“It was some hot day today,” said Louise Arsenault. “You can go from your fur coat to your bikini just like that here on this island.” A few days earlier it had rained eighteen hours straight and never reached fifty degrees. The day of the show it was a breezy sunny 74 degrees.

“Arkansas Traveler!”

“Has anybody got a drink in his car?” asked Gary Chipman, to keep his singing voice well-oiled. He told a joke about a young woman in a tight skirt trying to board a bus.

“Arkansas Traveler!”

The ‘Arkansas Traveler’ is a plantation fiddle tune, a quick reel, from the early 19thcentury, one of the most famous of American fiddle tunes. Back in the day it was a barn raiser, meant to tear the audience up. The band tore into it, followed by ‘The Maid Behind the Bar’ and ‘Farmer’s Daughter.’

Jonathan Arsenault played ‘Cottonwood’ on his guitar. In the second half of the show he played ‘Jerry’s Breakdown.’ Written by Jerry Reed, a Nashville guitarist and country singer, the song is played finger-style on guitar in a similar way to the banjo.

“It’s a wicked hard tune to play, but Jonathan makes it look easy,” said Gary.

“When I was a boy, mom bought a little guitar at a flea market,” said Jonathan. “That was her only guitar back then. She sat me at a table, put the fiddle in her lap, and played a set. I learned to flat top pick from my mom, from the fiddle, since she didn’t have a second guitar to show me what a fret was.”

Step dancing is a part of most, if not all, ceilidhs on Prince Edward Island.

“Louise and I are from Acadian backgrounds,” said Helene Arsenault Bergeron. “We grew up with fathers playing the fiddle. In those days they didn’t have a lot of accompaniment, so they accompanied themselves with their feet. That way they always had their accompanists with them.”

She and Louise Arsenault stepped to the front of the stage.

“When you hear that every day, you learn how to play and dance and you don’t even remember learning it. We saw our fathers, aunts and uncles, and grandfathers, and it was just kind of always there, and so we’re going to do a dance for you now.”

The dancing was sparkling high-spirited swashbuckling.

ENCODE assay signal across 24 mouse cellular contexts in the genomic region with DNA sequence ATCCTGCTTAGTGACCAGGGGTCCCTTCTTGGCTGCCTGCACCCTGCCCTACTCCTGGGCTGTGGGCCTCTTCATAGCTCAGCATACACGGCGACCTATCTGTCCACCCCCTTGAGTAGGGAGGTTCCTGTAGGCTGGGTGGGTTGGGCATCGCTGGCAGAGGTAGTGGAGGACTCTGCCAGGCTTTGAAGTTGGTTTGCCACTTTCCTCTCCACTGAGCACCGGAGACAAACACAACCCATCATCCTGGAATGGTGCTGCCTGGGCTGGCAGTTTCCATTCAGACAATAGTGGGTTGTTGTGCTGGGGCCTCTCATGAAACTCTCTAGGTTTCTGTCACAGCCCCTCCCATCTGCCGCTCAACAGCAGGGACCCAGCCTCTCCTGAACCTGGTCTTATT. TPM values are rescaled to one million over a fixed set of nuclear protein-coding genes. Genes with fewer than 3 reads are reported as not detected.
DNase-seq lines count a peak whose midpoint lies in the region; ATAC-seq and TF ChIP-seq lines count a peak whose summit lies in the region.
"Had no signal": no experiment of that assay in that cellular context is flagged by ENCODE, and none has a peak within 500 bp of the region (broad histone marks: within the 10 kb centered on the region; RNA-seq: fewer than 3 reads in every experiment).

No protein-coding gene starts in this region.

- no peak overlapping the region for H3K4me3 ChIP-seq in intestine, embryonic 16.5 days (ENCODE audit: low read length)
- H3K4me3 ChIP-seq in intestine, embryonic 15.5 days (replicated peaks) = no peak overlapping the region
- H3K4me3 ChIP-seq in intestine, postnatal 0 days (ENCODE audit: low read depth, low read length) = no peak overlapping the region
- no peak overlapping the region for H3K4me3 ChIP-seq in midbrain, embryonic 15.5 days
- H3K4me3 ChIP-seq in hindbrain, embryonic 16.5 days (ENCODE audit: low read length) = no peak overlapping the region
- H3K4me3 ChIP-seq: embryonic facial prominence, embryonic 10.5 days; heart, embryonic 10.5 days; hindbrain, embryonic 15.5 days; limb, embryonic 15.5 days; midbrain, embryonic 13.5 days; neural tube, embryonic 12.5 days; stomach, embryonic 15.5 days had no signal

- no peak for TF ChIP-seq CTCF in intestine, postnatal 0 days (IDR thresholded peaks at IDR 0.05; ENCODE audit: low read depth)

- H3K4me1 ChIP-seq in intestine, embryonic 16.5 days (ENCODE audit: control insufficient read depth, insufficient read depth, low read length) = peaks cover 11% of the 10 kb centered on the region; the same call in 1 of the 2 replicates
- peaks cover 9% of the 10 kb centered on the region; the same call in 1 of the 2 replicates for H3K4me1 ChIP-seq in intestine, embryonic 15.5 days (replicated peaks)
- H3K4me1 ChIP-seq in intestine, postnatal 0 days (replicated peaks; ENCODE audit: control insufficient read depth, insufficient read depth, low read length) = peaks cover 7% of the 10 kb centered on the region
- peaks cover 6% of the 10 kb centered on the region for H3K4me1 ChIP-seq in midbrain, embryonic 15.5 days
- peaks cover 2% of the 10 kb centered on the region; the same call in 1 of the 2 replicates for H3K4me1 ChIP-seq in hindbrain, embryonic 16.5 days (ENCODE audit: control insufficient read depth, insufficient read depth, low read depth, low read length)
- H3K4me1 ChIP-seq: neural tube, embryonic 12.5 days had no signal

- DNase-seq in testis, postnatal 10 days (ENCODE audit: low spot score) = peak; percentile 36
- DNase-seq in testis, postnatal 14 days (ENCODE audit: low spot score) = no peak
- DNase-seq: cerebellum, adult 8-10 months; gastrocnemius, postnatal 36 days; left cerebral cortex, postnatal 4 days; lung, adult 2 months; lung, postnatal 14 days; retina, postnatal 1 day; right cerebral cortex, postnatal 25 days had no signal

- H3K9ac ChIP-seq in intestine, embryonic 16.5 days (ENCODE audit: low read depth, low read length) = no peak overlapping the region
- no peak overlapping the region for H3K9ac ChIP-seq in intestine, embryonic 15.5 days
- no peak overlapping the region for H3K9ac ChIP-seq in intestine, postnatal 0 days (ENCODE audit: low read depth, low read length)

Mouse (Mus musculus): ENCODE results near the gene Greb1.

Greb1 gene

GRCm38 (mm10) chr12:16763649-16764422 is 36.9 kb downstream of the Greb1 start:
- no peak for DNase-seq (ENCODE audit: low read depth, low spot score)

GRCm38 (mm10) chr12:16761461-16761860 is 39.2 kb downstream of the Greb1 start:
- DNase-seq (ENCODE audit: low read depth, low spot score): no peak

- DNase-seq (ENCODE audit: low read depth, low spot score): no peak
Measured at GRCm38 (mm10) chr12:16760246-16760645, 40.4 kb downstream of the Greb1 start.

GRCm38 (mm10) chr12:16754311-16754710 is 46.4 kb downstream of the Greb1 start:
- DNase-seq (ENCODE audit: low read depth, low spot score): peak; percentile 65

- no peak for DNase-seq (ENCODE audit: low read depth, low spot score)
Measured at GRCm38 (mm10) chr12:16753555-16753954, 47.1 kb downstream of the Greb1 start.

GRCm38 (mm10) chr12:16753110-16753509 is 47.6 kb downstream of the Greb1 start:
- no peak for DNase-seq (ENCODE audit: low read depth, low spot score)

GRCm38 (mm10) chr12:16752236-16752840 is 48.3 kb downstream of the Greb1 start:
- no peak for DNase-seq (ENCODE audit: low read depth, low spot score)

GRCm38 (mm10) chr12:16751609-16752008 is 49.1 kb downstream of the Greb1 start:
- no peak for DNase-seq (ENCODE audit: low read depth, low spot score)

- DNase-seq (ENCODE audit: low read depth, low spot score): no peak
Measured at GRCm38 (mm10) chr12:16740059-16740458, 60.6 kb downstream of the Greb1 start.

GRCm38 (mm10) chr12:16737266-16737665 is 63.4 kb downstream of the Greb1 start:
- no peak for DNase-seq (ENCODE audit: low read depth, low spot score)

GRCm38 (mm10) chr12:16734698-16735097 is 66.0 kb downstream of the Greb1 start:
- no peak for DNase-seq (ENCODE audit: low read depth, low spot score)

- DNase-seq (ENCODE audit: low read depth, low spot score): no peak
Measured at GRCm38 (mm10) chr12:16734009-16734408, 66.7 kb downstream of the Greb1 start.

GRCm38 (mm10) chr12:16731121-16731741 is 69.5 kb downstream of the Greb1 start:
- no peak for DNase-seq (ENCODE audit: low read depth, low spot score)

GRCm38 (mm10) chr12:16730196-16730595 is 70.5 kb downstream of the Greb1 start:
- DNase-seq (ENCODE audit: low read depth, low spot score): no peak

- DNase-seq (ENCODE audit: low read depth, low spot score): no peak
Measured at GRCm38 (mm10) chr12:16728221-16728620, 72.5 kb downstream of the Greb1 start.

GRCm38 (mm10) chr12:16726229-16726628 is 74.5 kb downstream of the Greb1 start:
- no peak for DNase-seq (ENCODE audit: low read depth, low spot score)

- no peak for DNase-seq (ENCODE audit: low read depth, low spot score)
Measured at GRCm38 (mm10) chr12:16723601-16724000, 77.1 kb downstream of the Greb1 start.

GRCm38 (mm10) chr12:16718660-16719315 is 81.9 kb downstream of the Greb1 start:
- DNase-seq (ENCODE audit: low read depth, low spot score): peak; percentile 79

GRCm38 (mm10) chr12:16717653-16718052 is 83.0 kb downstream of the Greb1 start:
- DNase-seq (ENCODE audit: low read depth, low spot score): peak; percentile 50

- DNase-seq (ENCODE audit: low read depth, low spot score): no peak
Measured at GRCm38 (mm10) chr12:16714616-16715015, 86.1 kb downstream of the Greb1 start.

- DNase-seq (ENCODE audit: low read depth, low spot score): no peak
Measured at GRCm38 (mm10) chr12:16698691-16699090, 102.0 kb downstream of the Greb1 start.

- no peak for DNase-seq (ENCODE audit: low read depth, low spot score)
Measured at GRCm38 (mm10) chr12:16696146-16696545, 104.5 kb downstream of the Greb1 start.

“I was waiting all night for that,” said Jonathan.

Step dancing descends from traditional Irish dancing. Tap dancing is a modern form of it. It is a looser form. The arms move along with the feet. Step dancers keep their upper bodies still with their arms at their sides, except when they don’t, when they’re fiddling at the same time.

Creating your own melody by using your feet is challenging enough, but fiddling a reel at the same time as step dancing like the Arsenault’s do is gnarly, time to sit up and take notice. Louise and Helene do it like a walk in the park, no matter the large front tap on one of Helene’s shoes secured with black electrical tape.

Louise grew up down the road from Helene and Albert Arsenault, who she would later collaborate with in a roots music band. Her father, Alyre Gallant, played music, too. “I grew up in a musical family,” she said. “My father played the fiddle and my mother played the pump organ. I started playing when I was seven. I learned a lot of tunes from my dad.”

At a time in the 1960s when few Prince County girls picked up the fiddle, her father jigged tunes when she was a girl so she could find them on her instrument.

The first half of the show ended with a series of reels. “Whoop, whoop,” someone in the audience shouted. Someone else stamped their feet. It was getting dark on the other side of the windows. It was still fired up inside the hall.

The second half opened the same way as the first half, with the ‘Acadian Reel.’ The song is the work of Eddy Arsenault, a carpenter and fisherman and one of the hands-down best fiddlers on PEI for more than 70 years. Helene Bergeron’s father, he blended local Acadian fiddling with the Scottish approach.

“Is this a new tune,” asked Marie Gallant Arsenault the first time she heard the song a few minutes after its composition. “It is lively.”

“Yes, it is,” said Eddy Arsenault. “What are we going to call it?”

“That sounds right like Acadian music,” said Marie. “Why don’t you call it the Acadian Reel?”

The name stuck.

Even though Eddy Arsenault wrote it, it’s the kind of song that was never new and never gets old.

Gary Chipman strolled into ‘You Are My Sunshine,’ inviting everyone to join in, which many did, some of their voices uncommonly good.

“You are my sunshine, my only sunshine, you make me happy when skies are gray, you’ll never know dear, how much I love you, please don’t take my sunshine away.”

After Gary put his guitar down to the side, Helene stepped around her piano to the front of the stage, and brought some perspective to the sunshine song that had brought a warm glow to the hall.